SMPTE makes closed-captioning standard available for Internet video
The Society of Motion Picture and Television Engineers (SMPTE) announced that it would make its standard for closed-captioning of online video content available free of charge, addressing the desperate need for captioned material across the Internet.
"While no technology is ever perfect," said SMPTE president Pete Ludé, "we can make life easier for people with disabilities around the world by setting a baseline standard today that is open enough to allow for specific innovations — and we welcome all those interested in accessibility to join our efforts."
Known as SMPTE Timed Text (SMPTE 2052), the action by the standards organization comes as the FCC prepares to adopt rules to ensure individuals with disabilities can fully utilize Internet-delivered video content.
The standard provides a common set of instructions for authoring and distributing captions or subtitles for broadband video content. This design means that TV content providers need only use one method for providing captions rather than custom approaches for different Web browsers or media players.
"SMPTE Timed Text enables broadcasters to expand the use of their existing TV captions into the online media space, while ensuring the preservation of their integrity," said Clyde Smith, senior vice president, Global Broadcast Technology, Turner Entertainment Networks and a SMPTE Fellow. "Its use will permit the industry to more rapidly migrate programming with captions to the Web and ensure that all consumers' online experiences will be at least as rich as they enjoy on TV today."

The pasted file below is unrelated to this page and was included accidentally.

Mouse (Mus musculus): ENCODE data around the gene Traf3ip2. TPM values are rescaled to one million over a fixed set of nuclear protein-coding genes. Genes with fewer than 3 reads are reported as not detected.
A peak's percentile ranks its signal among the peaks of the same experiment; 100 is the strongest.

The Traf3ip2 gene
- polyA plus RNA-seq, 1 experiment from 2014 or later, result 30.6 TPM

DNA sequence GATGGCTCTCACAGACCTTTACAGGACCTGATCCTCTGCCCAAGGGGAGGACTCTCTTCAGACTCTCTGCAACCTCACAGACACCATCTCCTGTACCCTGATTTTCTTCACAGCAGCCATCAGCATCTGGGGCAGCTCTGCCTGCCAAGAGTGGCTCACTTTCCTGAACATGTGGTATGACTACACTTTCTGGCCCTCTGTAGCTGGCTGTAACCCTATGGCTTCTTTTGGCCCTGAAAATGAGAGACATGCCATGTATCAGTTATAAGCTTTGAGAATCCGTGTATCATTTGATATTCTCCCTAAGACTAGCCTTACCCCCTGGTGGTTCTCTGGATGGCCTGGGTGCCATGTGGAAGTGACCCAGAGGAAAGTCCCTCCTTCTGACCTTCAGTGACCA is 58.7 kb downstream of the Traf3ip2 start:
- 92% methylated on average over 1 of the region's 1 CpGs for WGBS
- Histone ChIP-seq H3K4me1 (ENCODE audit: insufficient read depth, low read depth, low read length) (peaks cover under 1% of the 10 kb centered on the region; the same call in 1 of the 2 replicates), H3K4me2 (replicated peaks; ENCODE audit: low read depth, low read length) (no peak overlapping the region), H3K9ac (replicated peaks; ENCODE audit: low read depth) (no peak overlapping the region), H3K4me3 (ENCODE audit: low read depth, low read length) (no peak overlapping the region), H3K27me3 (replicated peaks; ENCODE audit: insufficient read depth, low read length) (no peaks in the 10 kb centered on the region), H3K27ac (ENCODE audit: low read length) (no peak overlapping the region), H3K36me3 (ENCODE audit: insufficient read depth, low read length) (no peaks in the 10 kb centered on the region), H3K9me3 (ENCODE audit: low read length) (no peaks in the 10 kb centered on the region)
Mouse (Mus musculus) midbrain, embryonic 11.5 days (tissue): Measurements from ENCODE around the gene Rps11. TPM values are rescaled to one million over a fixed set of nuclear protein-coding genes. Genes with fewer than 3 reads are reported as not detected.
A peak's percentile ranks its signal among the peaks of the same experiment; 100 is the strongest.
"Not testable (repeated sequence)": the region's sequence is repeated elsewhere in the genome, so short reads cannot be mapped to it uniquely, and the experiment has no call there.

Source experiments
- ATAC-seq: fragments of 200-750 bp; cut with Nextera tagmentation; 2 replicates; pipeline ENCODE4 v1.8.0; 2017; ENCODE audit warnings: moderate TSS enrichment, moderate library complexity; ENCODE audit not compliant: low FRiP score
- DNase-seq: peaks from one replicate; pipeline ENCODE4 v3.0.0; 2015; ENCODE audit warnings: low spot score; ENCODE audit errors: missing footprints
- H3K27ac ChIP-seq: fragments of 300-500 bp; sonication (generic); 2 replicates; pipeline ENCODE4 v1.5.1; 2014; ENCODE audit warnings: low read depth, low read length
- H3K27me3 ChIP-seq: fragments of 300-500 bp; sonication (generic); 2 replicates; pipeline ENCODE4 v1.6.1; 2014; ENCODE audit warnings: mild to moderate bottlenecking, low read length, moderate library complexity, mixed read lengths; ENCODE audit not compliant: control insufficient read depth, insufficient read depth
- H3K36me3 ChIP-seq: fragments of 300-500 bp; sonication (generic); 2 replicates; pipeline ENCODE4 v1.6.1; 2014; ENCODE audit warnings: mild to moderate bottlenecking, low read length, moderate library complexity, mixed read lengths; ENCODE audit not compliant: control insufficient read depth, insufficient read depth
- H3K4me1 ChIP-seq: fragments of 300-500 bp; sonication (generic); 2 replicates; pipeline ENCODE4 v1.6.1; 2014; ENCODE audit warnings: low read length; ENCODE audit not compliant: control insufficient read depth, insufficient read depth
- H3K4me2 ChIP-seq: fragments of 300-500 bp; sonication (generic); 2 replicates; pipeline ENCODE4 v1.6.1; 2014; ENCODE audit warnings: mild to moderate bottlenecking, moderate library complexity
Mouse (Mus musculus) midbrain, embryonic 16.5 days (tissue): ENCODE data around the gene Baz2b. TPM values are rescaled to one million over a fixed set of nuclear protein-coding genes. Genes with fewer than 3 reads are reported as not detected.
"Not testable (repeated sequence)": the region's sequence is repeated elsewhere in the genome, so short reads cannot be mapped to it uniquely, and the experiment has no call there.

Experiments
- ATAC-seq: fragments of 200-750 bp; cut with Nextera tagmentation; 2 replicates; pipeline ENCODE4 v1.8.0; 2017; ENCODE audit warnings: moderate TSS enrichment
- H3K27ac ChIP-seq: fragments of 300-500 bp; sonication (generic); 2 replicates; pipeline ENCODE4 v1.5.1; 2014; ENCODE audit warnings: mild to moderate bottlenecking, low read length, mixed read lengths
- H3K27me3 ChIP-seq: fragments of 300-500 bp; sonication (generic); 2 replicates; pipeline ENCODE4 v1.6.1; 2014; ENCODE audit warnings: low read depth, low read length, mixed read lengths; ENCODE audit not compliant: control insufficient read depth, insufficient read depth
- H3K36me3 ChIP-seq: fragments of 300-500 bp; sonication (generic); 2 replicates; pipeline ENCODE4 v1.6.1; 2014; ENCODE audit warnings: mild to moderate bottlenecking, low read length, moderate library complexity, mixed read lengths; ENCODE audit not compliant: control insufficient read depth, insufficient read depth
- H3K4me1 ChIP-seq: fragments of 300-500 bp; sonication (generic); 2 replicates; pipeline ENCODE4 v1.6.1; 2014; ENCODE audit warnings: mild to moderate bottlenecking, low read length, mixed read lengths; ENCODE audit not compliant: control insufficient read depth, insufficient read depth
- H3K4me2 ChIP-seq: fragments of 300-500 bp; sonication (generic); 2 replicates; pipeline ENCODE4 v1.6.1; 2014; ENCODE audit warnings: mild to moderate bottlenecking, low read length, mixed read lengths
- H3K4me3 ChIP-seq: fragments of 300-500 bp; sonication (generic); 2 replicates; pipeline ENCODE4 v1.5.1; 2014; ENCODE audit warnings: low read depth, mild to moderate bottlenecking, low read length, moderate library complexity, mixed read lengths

SMPTE material on the standard is available for download at www.smpte.org/standards/st2052-0-2010.pdf and www.smpte.org/standards/st2052-1-2010.pdf. A FAQ about the standard and its use is available at www.smpte.org/standards/2052_FAQ/.
The new standard is media device and media player agnostic, leaving manufacturers free to develop a wide range of products without worrying about interoperability issues. It works in much the same way that companies develop plug-in modules for Web browsers.
According to the U.S. Census Bureau, 54.4 million people reported some level of disability and 35 million reported a severe disability in 2005.
"This is an underserved audience that simply wants to enjoy the same kind of online and Web-enabled programming as the rest of us," said Jenifer Simpson, senior director for government affairs at the American Association of People with Disabilities.
SMPTE is working on the standard in collaboration with the Coalition of Organizations for Accessible Technology (COAT), an umbrella organization that advocates for people with disabilities, on this effort.